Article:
So when I picked up Device 6 on my iPad, I knew right away I was in for a treat the likes of which I hadn’t had in a video game in years. This is exactly the sort of nightmare-like game that Stanley Kubrick would have made if he used an iPad. Eerily enough, one of my dreams was filled with mannequins, which I didn’t know I had a fear of until I had the nightmare just last night.
Within the first chapter of Device 6, there were mentions of voiceless mannequins having a tea party in the dining room of an abandoned house. Read on to find out what makes this bone-chilling little horror masterpiece so good, and I promise not to spoil anything beyond the first ten minutes of gameplay. (more…)
The fear of losing simple arithmetic capabilities over time is something that I’ve experienced. Many of us begin to lose the ability to quickly and correctly process relatively simple math problems after we graduate from school and get into the groove of regular jobs, some of which don’t actually require much math — or if they do, there’s always a calculator at the ready.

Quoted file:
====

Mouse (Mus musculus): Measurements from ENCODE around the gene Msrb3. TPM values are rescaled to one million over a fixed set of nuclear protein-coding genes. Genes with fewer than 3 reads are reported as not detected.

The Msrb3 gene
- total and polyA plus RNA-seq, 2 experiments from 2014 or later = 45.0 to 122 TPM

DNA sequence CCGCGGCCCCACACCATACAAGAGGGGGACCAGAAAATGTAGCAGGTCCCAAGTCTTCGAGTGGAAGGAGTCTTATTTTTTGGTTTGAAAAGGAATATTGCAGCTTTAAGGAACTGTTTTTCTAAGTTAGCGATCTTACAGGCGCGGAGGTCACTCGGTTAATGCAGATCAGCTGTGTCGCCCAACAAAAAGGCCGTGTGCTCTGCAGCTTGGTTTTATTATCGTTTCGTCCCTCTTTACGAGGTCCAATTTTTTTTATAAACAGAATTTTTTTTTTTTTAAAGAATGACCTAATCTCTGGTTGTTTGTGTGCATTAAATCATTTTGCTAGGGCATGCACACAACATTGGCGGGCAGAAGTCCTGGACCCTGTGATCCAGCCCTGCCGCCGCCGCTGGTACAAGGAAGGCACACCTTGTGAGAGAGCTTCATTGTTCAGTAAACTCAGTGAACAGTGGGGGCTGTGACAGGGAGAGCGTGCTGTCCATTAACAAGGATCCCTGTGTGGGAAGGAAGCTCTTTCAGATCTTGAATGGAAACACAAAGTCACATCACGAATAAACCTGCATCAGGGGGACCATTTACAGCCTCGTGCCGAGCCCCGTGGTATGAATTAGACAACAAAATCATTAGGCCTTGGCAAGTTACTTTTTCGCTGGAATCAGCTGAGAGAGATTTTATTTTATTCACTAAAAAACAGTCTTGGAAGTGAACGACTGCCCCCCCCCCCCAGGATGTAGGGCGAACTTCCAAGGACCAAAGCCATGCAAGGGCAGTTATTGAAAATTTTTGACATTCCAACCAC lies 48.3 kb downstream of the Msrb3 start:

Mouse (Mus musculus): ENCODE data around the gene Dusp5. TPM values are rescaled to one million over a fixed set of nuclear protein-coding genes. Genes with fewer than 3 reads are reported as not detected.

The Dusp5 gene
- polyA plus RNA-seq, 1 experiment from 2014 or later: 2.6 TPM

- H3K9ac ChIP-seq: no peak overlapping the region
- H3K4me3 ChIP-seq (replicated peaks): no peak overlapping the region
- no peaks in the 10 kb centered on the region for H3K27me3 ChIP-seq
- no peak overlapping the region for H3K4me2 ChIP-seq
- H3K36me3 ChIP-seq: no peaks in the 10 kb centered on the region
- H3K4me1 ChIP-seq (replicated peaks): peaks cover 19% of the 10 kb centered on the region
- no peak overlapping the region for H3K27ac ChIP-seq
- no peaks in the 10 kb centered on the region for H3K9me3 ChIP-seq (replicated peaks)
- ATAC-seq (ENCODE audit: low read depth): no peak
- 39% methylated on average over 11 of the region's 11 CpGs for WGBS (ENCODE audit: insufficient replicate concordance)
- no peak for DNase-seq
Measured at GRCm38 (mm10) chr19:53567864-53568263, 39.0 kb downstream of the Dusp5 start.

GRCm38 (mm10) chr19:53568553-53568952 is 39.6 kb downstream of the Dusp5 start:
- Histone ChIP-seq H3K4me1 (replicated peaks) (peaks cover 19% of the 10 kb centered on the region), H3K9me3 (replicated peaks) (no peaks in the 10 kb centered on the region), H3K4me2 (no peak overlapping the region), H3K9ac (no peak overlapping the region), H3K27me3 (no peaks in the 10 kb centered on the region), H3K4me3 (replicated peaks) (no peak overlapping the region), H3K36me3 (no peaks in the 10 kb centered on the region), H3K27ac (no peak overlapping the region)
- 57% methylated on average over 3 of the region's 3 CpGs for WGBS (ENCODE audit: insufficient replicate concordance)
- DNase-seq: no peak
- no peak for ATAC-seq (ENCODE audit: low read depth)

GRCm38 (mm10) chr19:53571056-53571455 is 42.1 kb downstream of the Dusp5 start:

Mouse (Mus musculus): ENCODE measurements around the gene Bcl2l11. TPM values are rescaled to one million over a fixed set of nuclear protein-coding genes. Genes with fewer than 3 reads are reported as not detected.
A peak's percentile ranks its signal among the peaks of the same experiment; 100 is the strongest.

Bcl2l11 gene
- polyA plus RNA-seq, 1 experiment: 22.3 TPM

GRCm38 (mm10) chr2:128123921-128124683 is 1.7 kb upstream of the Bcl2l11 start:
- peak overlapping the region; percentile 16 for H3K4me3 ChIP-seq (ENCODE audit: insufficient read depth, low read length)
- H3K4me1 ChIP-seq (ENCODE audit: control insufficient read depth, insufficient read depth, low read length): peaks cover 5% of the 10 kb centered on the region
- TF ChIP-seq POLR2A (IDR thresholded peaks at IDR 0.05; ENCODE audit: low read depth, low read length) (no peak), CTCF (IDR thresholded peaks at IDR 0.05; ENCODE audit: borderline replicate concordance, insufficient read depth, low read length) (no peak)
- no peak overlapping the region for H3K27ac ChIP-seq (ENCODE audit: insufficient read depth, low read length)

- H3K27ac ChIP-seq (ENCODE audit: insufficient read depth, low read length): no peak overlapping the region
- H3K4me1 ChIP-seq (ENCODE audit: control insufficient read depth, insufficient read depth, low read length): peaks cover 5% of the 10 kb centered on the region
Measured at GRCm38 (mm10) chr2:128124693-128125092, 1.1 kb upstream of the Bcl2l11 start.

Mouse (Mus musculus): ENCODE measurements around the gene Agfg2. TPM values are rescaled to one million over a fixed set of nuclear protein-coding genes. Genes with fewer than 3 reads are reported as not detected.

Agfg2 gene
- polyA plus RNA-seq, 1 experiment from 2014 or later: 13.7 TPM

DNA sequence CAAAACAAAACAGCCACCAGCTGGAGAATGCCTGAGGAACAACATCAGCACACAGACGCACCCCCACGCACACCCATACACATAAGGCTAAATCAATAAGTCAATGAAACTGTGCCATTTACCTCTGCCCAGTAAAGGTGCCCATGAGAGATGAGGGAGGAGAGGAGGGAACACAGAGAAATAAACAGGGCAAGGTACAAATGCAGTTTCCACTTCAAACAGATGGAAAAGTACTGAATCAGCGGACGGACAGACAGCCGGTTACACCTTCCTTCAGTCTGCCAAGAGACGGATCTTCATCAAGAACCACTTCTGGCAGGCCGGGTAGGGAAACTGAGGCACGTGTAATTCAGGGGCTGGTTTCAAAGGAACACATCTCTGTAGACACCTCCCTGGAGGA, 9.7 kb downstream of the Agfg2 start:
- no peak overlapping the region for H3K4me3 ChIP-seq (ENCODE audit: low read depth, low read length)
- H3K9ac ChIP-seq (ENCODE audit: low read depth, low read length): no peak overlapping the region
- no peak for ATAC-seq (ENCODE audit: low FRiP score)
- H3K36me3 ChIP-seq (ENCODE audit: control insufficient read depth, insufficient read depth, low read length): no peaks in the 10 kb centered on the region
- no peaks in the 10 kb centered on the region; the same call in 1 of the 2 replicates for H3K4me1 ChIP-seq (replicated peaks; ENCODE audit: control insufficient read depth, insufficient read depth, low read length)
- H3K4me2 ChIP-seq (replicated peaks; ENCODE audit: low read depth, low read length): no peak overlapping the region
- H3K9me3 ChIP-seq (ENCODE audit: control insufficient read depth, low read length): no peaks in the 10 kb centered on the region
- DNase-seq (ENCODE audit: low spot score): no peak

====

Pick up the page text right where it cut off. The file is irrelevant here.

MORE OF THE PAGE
Quick Math+ is a game, yes, but it also tries to sharpen those skills to a fine point with time tracking functionality and various modes that focus on memory retention as well as the ability to process multiplication, division, subtraction, and addition problems. (more…)
One of the reasons I own a full-sized iPad is because it’s closer to the size of an 8.5“x11” sheet of paper. That has a lot of advantages: photos blown up to that size won’t look as clear as they will on an iPad mini with Retina display (not just because of the pixel density, although that does play a role, but largely thanks to the physical size of the screen), but they will appear closer to how they’d look if they were printed. That’s one huge improvement for me, particularly with clients.
But the other big reason for me to go for a full-sized iPad was so I could view PDFs. I use my iPad to keep my business as paper-free as possible. Although clients are often passing me paper to work on and I work with print layouts all the time, there are other times when the iPad has revolutionized the way I handle PDFs. This is largely thanks to apps liked PDF Expert 5, the successor to my most-used PDF app that came out recently. Read on to find out why it’s a must-have for both new users and upgrades.